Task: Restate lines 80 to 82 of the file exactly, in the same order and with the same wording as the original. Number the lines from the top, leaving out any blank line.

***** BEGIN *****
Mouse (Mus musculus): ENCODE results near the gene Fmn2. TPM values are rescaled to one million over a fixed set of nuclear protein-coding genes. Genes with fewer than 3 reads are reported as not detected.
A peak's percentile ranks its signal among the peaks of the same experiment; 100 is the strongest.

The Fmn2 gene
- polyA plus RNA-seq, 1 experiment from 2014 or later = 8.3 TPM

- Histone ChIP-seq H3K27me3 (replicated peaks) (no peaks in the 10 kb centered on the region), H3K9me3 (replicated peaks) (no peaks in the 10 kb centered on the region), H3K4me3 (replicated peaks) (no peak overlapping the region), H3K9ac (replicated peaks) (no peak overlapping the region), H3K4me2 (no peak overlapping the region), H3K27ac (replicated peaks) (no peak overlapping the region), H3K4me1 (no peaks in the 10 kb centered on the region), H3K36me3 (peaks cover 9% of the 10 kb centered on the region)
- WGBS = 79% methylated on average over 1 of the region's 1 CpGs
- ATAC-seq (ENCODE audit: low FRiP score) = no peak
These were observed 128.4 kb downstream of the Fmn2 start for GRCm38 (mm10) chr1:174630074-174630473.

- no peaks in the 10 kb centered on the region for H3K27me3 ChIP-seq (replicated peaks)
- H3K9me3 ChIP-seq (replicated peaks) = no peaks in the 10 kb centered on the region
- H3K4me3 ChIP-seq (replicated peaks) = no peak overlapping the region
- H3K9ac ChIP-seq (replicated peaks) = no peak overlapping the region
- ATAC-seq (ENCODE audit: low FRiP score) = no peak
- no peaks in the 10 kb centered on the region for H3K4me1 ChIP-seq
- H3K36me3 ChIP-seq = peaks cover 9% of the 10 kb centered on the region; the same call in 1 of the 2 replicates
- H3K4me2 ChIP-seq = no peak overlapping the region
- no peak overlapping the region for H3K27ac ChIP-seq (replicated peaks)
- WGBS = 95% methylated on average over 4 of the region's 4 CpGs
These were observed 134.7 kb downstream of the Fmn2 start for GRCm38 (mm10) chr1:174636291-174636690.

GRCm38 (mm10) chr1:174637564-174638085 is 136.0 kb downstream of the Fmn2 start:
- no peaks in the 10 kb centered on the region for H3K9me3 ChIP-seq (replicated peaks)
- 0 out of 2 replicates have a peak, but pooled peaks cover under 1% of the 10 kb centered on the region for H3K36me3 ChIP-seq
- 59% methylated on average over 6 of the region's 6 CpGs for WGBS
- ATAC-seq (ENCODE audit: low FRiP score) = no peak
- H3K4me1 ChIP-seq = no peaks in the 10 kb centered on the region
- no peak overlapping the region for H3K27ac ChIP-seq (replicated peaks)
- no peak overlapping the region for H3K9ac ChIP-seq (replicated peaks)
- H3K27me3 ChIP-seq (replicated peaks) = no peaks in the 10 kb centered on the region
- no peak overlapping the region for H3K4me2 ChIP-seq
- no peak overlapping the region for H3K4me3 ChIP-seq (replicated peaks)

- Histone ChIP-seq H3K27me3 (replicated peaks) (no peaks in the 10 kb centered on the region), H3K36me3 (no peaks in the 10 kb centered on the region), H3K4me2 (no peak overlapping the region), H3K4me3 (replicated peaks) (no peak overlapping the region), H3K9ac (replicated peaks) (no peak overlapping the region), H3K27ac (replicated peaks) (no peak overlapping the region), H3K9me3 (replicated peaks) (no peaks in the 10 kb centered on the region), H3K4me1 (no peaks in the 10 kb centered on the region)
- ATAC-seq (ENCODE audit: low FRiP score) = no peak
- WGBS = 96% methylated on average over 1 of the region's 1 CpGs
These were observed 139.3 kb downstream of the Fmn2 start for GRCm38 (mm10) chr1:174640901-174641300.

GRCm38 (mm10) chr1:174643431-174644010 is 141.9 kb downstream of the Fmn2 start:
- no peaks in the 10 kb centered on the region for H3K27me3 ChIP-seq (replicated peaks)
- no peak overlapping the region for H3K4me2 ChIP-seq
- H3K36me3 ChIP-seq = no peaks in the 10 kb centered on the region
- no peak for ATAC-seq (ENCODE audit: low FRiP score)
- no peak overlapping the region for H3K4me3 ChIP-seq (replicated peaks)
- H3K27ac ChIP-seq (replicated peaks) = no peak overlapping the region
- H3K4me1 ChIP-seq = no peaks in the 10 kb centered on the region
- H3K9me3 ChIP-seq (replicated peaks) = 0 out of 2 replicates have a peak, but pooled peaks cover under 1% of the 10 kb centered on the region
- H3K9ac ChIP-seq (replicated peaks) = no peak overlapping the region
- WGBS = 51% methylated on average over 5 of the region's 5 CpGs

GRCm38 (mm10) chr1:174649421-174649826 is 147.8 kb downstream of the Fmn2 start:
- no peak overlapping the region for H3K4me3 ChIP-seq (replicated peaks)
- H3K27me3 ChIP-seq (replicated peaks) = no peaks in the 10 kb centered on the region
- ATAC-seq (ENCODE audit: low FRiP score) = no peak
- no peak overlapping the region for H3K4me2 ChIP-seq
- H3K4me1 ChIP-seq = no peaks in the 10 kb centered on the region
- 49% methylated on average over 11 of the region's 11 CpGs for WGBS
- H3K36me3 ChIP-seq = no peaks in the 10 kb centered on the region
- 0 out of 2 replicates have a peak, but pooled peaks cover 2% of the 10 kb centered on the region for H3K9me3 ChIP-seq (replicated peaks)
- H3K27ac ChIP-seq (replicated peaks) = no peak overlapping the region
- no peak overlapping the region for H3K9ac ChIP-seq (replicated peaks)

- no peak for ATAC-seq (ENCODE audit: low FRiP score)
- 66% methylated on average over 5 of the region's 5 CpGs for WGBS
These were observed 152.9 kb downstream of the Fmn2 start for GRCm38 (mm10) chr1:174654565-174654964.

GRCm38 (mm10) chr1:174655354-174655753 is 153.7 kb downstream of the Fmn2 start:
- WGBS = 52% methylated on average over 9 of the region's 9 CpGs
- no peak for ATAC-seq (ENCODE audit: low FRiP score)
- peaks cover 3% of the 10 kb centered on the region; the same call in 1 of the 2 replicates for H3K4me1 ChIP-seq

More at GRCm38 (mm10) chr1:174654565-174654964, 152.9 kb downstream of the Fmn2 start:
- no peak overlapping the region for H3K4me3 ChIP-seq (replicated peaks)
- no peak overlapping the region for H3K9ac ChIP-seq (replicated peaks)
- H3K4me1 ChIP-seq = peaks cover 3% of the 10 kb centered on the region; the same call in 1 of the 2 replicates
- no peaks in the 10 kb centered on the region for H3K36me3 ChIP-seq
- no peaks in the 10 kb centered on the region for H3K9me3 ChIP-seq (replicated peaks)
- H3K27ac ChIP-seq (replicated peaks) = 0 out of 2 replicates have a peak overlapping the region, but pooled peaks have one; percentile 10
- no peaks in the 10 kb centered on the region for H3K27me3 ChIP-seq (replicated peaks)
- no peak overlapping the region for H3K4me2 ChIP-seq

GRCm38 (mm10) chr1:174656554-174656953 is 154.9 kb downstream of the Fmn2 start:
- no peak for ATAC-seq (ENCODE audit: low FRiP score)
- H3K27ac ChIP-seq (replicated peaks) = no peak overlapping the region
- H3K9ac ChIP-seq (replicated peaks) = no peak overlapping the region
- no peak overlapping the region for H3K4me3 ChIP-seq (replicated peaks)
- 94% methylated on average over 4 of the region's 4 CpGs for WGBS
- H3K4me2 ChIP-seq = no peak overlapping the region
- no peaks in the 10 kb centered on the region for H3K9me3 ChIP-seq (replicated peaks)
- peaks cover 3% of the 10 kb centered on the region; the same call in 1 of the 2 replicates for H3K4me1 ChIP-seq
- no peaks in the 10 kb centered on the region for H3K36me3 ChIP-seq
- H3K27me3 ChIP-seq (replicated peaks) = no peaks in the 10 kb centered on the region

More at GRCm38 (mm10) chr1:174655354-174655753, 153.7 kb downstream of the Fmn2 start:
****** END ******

- no peaks in the 10 kb centered on the region for H3K9me3 ChIP-seq (replicated peaks)
- peaks cover 3% of the 10 kb centered on the region; the same call in 1 of the 2 replicates for H3K4me1 ChIP-seq
- no peaks in the 10 kb centered on the region for H3K36me3 ChIP-seq